Back in the previous century, as a mechanical engineering student, I was required to take an optics class. This is basically learning about the reflection and refraction of light as it passes through a material (like glass or water.) When light enters a material, it will bend some amount, depending on the material properties. Light even bends after it travels though empty space and enters the air and moisture in earth’s atmosphere. This is called refraction and it is the reason we get rainbows and sunsets. Optical engineers get to take many classes studying this. They are the designers that create and improve lighting, eyeglasses, telescopes, microscopes, laser surgery, fiber optic communication, cameras, the screen you are likely reading this on, and even the lowly magnifying glass. And for those few who received this letter on paper, I printed it for you using my laser printer, the design of which employed the skills of at least one optical engineer. Three cheers for optics and optical engineers!
The lowly magnifying glass? This simple device was invented in the late 1200’s. (Actually, God invented the eyeball long before the 1200’s!) It is the foundation for many inventions and discoveries that we take for granted today. The key feature of the magnifying glass is its focal point. This is the location where the light, entering the lens and bending, will be most highly concentrated. We can use this device for many things. If I were stranded on a deserted island and I had one, I could use it to concentrate the light coming from the sun and start a fire. And, while I was gathering firewood for the fire, if I got a splinter under my skin, I could use the lens to focus the image of the splinter on my eye so I could more easily remove it. Both of these examples would bring me great relief in such a predicament. But I would probably regret trying to do both of those things at the same time!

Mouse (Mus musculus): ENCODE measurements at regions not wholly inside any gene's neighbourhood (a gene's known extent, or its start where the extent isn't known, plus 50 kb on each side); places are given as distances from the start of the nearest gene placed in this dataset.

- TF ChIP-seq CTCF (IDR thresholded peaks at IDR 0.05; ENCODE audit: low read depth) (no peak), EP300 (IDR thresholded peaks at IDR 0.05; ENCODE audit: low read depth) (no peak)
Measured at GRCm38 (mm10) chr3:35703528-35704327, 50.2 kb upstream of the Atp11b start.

Multitasking is a modern term that came from the computer industry. Some computers are designed to be able to perform two tasks at the same time. Even though our brains are still superior to manmade computers in many ways, our biological computer is not able to multi-task. We might perceive such an ability, but scientists have proven that, when we think we are multi-tasking, our brains are simply shifting our concentration from one task to another very rapidly. This switching back and forth makes our brains more tired, using more energy and taking more time. Our great idea of typing an email while talking on the phone to save time is actually a bad idea. Just as we would not want to use a magnifying glass to start a fire and remove a splinter at the same time, another truly bad idea would be to attempt to read a text that you get while you’re driving a car. Magnifying glasses and our brains are both designed to focus on one thing at a time.
“The eye is the lamp of the body; so then if your eye is clear, your whole body will be full of light. “But if your eye is bad, your whole body will be full of darkness. If then the light that is in you is darkness, how great is the darkness! “No one can serve two masters; for either he will hate the one and love the other, or he will be devoted to one and despise the other. You cannot serve God and wealth. (Matthew 6:22-24)